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Cut Line: Ryder Cup reconsideration

By Rex HoggardJuly 27, 2018, 4:40 pm

In this week’s edition of Cut Line, Francesco Molinari’s victory at Carnoustie adds a new twist to the Ryder Cup hype, the PGA Tour may be second-guessing the secondary cut, and the RBC Canadian Open gets a new spot on the schedule and a better field . . . maybe.

Made Cut

Momentum moment. An event that was wildly one-sided in favor of Europe as recently as 24 months ago had taken on an inevitable feel of victory for the U.S. team. Fresh off the United States’ 17-11 victory two years ago, this year’s Ryder Cup had a distinct red, white and blue vibe.

Since the home side’s breakthrough at Hazeltine National in 2016, Americans had won five of the last six majors and boat-raced the International team, 19-11, at last year’s Presidents Cup.

But on Sunday at Carnoustie, Francesco Molinari ended the American Grand Slam run. Now, if early scouting reports from Le Golf National in Paris, site of this year’s matches, are any indication, the current crop of American bombers might not find the tight, rough-lined fairways to their liking.

“There's going to be a lot of European guys vying for [Molinari’s] partnership in the foursomes at the Ryder Cup, that's for sure,” Rory McIlroy said last weekend.

For the moment, momentum has swung back in the Continent’s direction. The Europeans will also have history on their side considering that the last time the American team won a Ryder Cup on foreign soil (1993) Jordan Spieth and Justin Thomas, who will be two key anchors for the U.S. side this fall, weren’t even born.

A new look. Despite a closing 75, Davis Love III posted his best finish of the year at last week’s Barbasol Championship thanks, at least in part, to a familiar face in a new position.

Love had Mac Barnhardt, his long-time friend and former manager, caddie for him in Kentucky, where he began the final round just four strokes off the lead.

“It’s always fun to spend time with him in whatever capacity and to see him playing so well after all his injuries made it awesome for both of us,” Barnhardt said.

Barnhardt, who parted with Lagardère Sports in May, also caddied for Love at the John Deere Classic and said the two might reunite between the ropes later this season.

Tweet of the week: @DodoMolinari (Molinari’s brother, Edoardo)

Made Cut-Did Not Finish (MDF)

Secondary second thoughts. When the PGA Tour introduced the secondary cut in 2008, the concern was how exceedingly large weekend fields impacted pace of play.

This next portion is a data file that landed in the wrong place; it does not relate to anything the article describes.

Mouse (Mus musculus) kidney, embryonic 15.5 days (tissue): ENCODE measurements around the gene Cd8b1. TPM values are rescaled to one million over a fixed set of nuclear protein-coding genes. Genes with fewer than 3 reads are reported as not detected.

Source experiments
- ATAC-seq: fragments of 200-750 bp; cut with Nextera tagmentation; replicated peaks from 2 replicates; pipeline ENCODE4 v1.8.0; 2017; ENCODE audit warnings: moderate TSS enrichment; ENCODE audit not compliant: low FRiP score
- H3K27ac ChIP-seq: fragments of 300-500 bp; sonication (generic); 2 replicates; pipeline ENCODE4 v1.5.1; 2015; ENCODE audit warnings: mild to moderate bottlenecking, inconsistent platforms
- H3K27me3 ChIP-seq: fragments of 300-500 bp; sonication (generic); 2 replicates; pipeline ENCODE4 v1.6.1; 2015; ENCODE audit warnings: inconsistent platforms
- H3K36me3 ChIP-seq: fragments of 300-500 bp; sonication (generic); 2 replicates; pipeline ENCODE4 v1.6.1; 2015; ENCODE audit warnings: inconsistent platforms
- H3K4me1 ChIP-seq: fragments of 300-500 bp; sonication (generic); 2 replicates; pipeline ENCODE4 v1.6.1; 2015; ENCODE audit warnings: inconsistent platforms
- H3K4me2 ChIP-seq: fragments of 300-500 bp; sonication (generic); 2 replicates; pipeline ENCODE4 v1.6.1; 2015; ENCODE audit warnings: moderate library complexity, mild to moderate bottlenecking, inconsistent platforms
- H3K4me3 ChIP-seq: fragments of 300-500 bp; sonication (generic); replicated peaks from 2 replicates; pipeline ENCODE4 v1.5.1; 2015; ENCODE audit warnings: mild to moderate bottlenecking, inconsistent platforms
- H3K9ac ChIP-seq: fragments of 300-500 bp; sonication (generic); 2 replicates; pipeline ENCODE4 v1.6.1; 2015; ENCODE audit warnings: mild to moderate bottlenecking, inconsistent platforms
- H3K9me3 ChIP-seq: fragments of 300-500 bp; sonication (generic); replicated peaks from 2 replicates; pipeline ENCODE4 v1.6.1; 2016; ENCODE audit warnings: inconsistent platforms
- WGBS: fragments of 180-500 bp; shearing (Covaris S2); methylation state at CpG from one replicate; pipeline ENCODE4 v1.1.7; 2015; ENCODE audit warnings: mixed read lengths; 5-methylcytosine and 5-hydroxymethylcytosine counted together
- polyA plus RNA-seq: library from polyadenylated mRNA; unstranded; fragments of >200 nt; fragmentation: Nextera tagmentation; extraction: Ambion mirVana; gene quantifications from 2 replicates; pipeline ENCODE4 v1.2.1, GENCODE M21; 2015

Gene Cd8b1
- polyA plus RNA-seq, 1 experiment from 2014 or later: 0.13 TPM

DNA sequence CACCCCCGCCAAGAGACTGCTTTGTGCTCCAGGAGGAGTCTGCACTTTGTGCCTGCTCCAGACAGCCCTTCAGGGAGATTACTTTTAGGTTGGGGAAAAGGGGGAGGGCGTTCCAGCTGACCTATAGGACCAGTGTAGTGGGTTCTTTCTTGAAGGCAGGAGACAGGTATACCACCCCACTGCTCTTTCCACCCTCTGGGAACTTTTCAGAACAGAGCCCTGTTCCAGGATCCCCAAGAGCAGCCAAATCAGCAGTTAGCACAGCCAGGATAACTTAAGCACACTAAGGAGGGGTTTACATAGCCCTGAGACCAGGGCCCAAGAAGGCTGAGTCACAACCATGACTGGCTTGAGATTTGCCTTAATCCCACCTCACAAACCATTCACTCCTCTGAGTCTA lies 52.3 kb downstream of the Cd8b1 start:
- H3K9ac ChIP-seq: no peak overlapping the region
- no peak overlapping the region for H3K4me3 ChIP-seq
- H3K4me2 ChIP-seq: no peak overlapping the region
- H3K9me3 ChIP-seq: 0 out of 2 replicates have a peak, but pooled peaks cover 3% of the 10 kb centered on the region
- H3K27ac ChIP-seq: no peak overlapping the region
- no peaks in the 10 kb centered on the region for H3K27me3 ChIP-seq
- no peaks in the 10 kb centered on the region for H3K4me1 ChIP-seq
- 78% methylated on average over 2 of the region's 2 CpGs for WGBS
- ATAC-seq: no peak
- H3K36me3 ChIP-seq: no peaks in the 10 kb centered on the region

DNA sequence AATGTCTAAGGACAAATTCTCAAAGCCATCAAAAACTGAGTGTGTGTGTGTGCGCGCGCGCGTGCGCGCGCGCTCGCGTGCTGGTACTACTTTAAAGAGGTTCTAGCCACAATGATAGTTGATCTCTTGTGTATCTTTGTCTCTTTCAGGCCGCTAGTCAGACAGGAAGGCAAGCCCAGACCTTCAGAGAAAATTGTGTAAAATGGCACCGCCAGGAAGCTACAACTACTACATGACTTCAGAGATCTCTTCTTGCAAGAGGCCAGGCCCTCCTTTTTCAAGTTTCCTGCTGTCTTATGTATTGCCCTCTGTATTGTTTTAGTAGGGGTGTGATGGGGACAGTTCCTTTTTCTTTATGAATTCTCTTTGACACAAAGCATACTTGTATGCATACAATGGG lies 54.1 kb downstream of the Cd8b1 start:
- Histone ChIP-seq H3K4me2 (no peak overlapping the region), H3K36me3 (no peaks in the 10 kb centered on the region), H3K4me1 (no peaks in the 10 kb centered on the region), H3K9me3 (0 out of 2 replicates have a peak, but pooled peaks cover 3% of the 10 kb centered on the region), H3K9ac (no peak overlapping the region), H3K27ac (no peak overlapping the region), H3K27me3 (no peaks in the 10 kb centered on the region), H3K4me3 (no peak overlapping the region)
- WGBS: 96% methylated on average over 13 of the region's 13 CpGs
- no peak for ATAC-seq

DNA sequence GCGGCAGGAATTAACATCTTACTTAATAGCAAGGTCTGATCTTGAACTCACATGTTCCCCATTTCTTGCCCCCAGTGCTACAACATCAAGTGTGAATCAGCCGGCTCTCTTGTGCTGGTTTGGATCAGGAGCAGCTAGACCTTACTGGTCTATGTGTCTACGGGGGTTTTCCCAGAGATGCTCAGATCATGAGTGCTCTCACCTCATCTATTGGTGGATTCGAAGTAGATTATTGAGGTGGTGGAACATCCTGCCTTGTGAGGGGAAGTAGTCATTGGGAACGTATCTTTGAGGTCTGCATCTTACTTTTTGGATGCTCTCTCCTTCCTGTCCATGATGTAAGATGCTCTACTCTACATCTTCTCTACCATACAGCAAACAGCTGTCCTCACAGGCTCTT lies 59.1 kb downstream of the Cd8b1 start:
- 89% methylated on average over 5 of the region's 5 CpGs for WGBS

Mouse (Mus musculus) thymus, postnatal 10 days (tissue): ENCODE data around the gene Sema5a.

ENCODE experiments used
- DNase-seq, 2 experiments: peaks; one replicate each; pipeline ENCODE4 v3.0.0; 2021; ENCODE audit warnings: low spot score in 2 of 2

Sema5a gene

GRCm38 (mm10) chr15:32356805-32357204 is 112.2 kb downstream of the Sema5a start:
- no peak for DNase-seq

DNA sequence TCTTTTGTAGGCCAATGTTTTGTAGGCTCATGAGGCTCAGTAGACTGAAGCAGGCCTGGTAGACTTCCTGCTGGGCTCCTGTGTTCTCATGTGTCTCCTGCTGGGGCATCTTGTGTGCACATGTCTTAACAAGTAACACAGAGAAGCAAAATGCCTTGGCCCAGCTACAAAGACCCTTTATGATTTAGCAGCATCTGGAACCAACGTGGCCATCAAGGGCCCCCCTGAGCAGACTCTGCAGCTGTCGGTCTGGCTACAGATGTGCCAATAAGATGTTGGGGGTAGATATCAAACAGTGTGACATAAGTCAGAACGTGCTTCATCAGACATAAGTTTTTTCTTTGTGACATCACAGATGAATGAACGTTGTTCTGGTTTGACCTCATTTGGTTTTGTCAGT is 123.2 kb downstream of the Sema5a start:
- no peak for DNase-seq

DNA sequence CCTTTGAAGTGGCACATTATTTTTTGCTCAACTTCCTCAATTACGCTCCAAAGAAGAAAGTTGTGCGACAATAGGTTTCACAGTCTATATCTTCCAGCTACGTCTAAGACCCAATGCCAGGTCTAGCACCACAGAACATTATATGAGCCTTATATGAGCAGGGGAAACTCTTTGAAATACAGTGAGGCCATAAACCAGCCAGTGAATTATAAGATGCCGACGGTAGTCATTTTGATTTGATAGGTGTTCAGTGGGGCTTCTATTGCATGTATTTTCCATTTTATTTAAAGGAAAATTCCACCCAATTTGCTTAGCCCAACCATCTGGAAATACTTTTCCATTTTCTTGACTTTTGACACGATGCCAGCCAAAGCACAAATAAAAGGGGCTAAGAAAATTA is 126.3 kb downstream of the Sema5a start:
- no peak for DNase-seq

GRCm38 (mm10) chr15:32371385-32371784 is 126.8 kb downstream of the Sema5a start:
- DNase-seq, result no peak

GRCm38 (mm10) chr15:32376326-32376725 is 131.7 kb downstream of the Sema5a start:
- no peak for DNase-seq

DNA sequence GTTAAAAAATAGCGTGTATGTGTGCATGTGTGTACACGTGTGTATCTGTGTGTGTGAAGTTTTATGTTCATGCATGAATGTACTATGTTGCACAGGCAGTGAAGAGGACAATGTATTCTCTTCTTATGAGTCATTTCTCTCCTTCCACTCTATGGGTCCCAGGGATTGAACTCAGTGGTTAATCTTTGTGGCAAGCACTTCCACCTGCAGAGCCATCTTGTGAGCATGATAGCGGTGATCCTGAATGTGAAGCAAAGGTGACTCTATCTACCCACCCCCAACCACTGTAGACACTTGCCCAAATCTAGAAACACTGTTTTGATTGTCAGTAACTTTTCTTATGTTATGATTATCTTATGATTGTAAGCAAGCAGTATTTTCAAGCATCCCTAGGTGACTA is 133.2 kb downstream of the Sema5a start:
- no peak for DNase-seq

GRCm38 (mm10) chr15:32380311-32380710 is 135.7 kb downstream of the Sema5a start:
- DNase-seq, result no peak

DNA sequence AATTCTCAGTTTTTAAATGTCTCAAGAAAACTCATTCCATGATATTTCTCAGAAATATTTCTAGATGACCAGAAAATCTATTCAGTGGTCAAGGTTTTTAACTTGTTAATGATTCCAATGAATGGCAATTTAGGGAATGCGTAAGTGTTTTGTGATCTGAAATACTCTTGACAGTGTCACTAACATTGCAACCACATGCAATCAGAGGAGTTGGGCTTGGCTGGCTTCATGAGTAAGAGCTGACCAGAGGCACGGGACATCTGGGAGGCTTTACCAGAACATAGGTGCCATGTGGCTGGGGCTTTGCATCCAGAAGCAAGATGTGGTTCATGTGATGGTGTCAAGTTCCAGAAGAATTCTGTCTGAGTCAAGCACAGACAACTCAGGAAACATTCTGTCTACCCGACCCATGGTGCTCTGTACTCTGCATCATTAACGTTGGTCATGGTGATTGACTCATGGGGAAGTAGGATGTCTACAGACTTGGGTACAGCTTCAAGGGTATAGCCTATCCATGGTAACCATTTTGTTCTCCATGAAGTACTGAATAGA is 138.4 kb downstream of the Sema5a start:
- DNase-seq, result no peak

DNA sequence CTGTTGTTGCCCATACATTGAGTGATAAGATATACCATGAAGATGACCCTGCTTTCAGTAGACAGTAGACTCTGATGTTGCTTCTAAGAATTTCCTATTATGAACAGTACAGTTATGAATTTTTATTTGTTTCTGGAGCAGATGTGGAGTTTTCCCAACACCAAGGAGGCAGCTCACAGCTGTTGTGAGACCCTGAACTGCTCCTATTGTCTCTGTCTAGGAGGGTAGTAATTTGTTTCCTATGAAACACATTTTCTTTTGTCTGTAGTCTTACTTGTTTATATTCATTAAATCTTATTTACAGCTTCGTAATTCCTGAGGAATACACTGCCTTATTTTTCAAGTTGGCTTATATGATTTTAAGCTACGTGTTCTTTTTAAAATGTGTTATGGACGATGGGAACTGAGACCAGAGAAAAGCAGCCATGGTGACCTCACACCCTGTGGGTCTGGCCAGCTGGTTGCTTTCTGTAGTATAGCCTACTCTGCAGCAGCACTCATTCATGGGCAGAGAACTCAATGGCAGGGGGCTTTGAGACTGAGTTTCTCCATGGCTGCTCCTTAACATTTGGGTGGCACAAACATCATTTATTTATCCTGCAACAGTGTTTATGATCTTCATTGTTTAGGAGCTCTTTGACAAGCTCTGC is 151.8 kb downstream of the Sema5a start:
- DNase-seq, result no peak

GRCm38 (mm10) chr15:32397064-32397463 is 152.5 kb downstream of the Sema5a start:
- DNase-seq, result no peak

To be clear, the pace of play hasn’t picked up but the secondary cut may have outlived its usefulness.

The secondary cut, which calls for a second field reduction after 54 holes if 78 or more players make it to the weekend, has already been stopped at certain events, primarily the first two playoff stops. There’s currently a push to remove the second cut at The Players, and a recent proposal to the players advisory council would end the practice at all events.

In place of a secondary cut, fields would be reduced to the top 65 and ties after 36 holes, instead of the current top 70 and ties. The European Tour uses a top-65 rule and that circuit doesn’t seem to have the need for a secondary cut.

The PAC discussed the option at its meeting during the Quicken Loans National earlier this month and will continue the dialogue at the council’s next meeting in August.

If a new rule makes things more palatable for everyone involved, then so be it. Just don’t expect Cut Line to adjust. “MDF” is here to stay.

Closing in. However you slice Tiger Woods’ play at The Open, the bottom line remains the same, having the game’s most high-profile player in the mix is good for golf.

Although Woods’ quest for major No. 15 came up three strokes short and he still seems to be missing a crucial element late on Sundays, having Tiger anywhere near the lead promises a spike in interest that the game hasn’t seen in nearly half a decade.

There’s also something to be said for the impact Woods’ continued solid play has on his own psyche.

“I was saying earlier that I need to try and keep it in perspective because, the beginning of the year, if they'd have said you're playing The Open Championship, I would have said I'd be very lucky to do that,” Woods said on Sunday at Carnoustie. “I know that it's going to sting for a little bit here, but given where I was to where I'm at now, I'm blessed.”